ES: Acting was something that helped me overcome a lot of my anxiety and doubts in life. Your teenage years can often be very difficult, but I was very lucky that I knew that as soon as I started doing it that this was what I wanted to do with my life. So that gave me a lot of drive and ambition.

But even after you start getting bigger parts and you’re getting more and more recognition you never really feel secure. You’re always worried about getting the next good role or how your last film did. I think that acting is the kind of profession where you’re always a bit worried about the future. You can be playing in one great film after another and still feel anxious about being able to find the same kinds of good roles. That’s the nature of the business.

SJM: Is Hollywood a hard place to succeed in because there is so much competition especially for actors looking for that first big break?
ES: It’s an exciting place to be, and in some ways, disturbing. It’s not easy to live in a city where almost everyone has the same dream.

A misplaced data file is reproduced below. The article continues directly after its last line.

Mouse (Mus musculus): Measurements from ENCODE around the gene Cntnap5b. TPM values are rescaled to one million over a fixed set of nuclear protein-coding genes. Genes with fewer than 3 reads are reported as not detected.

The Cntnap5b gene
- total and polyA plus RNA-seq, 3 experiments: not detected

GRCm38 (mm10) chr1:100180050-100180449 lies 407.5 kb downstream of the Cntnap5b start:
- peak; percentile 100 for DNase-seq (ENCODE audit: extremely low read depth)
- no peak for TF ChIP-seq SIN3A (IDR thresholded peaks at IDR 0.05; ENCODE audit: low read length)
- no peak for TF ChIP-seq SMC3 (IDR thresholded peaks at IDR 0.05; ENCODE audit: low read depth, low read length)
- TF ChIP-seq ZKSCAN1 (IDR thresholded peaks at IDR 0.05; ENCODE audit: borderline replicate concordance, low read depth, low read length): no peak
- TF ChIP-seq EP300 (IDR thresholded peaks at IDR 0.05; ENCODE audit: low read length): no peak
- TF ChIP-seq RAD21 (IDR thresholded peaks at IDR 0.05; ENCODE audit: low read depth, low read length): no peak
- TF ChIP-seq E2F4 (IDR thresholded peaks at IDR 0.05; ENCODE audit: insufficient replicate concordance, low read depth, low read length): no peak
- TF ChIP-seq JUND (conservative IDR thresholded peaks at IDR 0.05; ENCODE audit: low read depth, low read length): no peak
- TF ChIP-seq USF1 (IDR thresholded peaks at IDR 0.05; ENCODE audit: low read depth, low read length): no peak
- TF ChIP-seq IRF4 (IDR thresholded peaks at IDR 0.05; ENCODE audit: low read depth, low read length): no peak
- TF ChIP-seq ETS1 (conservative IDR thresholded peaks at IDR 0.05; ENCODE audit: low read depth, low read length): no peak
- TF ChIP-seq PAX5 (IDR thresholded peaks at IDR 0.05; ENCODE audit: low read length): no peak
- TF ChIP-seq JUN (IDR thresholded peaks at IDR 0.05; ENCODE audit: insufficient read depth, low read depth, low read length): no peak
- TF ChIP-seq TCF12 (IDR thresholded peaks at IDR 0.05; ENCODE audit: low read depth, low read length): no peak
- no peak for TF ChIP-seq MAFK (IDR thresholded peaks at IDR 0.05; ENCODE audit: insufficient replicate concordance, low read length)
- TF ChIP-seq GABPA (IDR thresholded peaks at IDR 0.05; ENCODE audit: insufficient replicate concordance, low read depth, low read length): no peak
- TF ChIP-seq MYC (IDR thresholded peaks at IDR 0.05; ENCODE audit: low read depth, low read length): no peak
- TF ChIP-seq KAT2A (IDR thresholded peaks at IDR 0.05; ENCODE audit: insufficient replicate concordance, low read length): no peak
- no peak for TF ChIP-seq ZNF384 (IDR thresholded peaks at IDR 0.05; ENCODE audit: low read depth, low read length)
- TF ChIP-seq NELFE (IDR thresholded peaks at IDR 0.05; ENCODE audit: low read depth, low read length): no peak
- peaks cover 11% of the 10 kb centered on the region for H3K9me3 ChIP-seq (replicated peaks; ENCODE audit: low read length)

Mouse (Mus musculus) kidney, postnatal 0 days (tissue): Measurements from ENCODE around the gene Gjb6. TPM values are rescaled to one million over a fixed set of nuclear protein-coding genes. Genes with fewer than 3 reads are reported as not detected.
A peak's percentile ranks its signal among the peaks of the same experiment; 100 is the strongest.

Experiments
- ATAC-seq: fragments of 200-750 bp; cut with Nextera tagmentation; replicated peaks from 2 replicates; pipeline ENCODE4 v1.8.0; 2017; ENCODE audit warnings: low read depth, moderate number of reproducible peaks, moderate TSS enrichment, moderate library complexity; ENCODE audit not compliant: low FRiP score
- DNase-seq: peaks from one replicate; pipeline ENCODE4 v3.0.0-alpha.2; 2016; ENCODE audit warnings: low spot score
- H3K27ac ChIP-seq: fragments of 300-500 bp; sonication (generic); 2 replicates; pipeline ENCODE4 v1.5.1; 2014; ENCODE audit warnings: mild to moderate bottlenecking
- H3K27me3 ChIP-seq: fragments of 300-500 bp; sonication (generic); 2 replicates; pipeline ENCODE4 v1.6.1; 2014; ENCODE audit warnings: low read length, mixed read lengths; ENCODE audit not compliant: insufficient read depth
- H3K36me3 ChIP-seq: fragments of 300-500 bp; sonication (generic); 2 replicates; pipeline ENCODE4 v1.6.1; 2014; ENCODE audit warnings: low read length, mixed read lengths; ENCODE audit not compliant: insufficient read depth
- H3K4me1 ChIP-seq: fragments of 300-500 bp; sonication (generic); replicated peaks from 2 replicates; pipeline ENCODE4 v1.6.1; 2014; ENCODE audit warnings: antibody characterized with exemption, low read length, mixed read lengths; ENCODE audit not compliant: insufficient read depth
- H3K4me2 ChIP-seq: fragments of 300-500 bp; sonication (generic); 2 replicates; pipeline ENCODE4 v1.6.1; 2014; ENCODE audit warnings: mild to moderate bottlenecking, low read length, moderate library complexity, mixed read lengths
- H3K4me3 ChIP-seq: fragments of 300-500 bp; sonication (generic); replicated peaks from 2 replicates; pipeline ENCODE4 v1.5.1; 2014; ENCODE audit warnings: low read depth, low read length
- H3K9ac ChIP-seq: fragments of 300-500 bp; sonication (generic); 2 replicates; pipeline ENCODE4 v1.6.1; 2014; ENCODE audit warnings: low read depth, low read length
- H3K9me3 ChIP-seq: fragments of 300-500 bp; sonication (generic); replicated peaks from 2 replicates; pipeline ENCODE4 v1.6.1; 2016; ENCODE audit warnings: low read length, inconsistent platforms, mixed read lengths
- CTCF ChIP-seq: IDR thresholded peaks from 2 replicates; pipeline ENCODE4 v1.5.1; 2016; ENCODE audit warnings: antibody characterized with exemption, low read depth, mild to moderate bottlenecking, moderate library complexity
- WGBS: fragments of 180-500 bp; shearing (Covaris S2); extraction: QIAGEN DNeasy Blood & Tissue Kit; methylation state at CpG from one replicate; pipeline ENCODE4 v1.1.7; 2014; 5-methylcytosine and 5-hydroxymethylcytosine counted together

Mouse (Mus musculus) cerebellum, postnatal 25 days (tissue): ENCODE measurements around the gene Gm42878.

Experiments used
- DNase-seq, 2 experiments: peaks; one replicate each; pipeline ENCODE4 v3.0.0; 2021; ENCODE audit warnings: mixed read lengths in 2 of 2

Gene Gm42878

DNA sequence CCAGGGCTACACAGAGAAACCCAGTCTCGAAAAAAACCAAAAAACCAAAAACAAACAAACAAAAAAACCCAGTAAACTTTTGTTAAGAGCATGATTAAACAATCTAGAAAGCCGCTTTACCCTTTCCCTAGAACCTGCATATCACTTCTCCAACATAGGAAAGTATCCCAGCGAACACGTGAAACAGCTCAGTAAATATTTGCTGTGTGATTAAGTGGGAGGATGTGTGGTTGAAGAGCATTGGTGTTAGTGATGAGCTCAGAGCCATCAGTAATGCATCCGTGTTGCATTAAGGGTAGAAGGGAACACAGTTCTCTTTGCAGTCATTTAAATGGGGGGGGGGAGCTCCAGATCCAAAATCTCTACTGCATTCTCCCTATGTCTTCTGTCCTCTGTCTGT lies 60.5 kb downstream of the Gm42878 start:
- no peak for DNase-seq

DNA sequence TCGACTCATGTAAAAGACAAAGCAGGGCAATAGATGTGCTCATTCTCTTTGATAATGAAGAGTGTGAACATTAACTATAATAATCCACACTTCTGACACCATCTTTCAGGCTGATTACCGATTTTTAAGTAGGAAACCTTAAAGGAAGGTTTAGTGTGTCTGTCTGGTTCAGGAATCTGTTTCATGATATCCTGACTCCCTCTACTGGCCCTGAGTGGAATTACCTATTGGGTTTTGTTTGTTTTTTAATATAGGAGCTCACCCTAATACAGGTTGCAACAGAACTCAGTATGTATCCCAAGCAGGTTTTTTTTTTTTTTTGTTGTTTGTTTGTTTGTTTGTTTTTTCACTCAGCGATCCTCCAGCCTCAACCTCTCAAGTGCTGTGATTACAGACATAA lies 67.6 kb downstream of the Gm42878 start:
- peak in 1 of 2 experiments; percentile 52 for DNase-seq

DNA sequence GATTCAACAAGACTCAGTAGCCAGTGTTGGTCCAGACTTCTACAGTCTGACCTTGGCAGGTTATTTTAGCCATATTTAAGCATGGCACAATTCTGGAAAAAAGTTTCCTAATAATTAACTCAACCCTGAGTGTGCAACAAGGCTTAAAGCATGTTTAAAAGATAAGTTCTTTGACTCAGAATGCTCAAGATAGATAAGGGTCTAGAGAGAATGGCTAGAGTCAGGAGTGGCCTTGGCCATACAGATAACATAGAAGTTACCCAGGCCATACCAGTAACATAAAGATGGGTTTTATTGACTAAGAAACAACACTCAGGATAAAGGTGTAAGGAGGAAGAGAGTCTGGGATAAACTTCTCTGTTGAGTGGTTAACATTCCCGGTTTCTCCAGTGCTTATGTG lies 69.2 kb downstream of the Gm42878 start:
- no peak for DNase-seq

Today, there are so many tools that can help aspiring actors get started compared to the past. It’s so much easier to make a short film and put it on social media. My advice to young actors is to just go ahead and do it! You don’t have to wait for someone to offer you a small part, you can write and make your short film and see where that takes you.

SJM: What does acting mean to you?
ES: I try to do my job and hope that it helps bring a smile and maybe some hope to people.

Published (and copyrighted) in South Jersey Magazine, Volume 13, Issue 12 (March, 2017).
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Author: Adam Reilly